Tuesday, November 26, 2013

Want a Traditional Thanksgiving Feast?

  from Wired.com

This Thanksgiving, millions of Americans will sit down to a traditional meal in celebration of all that the New World has given us.

In memory of our ancestors — or the ancestors of the people who bought our ancestors, or the ancestors of the people who decided our ancestors didn't really deserve land if they weren't going to properly exploit it, or the ancestors of the people who resented our ancestors for coming over here and taking all the jobs they didn't want — we'll sit down to a table loaded with the same traditional foods they had at the first Thanksgiving.


First, Mother will bring out the eels and cod. Who doesn't have fond memories of seeing a huge plate of
grilled eels and cod set down on the dinner table? Make sure Grandpa gets the eyes! Of course, nobody would expect to eat just one type of seafood on Thanksgiving. Mussels and clams are in abundance, although some poor families make do with lobster.

Naturally, the centerpiece of any Thanksgiving meal is the birds. Turkey is a popular choice, but to many people Thanksgiving just wouldn't be Thanksgiving without at least a couple roasted ducks and a swan or two.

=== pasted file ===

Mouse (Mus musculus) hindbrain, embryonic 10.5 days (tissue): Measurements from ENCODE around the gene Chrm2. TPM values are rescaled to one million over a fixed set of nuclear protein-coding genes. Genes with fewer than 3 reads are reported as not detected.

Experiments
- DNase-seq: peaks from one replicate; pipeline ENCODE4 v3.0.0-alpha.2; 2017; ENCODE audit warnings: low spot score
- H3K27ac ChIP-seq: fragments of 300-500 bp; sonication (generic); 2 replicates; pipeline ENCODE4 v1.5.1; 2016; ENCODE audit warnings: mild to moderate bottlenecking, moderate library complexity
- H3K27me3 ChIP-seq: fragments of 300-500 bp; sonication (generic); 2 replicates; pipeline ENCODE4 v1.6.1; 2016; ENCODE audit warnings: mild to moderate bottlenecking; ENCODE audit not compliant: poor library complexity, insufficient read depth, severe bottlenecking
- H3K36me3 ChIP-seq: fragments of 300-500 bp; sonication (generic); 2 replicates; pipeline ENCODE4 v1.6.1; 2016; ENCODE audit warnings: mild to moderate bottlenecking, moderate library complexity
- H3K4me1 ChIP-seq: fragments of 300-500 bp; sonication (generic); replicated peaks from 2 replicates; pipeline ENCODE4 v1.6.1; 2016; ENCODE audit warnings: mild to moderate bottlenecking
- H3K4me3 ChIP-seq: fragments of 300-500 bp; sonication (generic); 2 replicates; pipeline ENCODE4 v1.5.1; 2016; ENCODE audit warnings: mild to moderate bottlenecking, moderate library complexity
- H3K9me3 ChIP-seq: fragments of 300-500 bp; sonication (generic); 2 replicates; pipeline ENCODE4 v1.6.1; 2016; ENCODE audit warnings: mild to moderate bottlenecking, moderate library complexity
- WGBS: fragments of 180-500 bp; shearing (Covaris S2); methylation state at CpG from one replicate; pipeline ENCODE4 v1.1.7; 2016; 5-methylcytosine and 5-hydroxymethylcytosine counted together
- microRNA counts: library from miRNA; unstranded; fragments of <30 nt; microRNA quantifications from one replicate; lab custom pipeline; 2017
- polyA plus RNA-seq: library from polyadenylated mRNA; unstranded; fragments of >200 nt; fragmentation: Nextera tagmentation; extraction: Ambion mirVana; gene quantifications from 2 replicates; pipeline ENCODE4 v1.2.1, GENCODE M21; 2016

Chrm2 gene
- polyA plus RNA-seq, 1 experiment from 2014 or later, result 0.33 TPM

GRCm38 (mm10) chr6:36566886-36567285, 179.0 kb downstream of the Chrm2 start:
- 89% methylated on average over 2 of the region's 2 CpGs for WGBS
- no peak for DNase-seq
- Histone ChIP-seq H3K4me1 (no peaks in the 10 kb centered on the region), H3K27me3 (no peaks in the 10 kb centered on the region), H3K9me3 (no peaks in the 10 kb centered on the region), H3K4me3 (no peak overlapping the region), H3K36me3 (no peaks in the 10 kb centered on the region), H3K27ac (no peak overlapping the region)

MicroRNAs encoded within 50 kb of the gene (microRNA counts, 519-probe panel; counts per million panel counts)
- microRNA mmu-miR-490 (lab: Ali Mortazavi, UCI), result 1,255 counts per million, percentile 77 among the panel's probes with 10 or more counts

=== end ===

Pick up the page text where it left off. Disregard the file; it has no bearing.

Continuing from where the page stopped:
The kids would just as soon eat nothing but birds and shellfish, and maybe a few wild berries, but the grown-ups are there to make sure they eat their vegetables. No dessert until you eat your dried corn,
beetroot and beans.

Yeah, OK, swan and eel are pretty much off the Thanksgiving menu these days. Instead we eat various traditional foods that weren't at what's widely considered the ur-Thanksgiving, at least in the United States.

Candied yams — actually sweet potatoes, but "yam" is a fun word — wouldn't be invented for almost 200 years. If anyone thought to mash potatoes with butter and milk before the 1700s, they kept it to themselves. And as for green beans with fried onions and condensed cream of mushroom soup … I'll let you
ponder that one.


from Wikipedia:
The first Thanksgiving feast lasted three days, providing enough food for 13 Pilgrims and 90 Native Americans   The feast consisted of fish (cod, eels, and bass) and shellfish (clams, lobster, and mussels), wild fowl (ducks, geese, swans, and turkey), venison, berries and fruit, vegetables  (peas, pumpkin, beetroot  and possibly, wild or cultivated onion), harvest grains (barley and wheat), and the Three Sisters: beans, dried Indian maize  or corn, and squash.

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